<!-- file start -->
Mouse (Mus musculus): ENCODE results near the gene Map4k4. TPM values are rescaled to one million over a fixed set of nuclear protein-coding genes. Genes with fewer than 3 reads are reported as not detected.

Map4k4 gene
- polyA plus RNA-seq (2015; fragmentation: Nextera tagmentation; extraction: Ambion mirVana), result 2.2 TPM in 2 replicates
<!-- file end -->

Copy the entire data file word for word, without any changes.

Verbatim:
Mouse (Mus musculus): ENCODE results near the gene Map4k4. TPM values are rescaled to one million over a fixed set of nuclear protein-coding genes. Genes with fewer than 3 reads are reported as not detected.

Map4k4 gene
- polyA plus RNA-seq (2015; fragmentation: Nextera tagmentation; extraction: Ambion mirVana), result 2.2 TPM in 2 replicates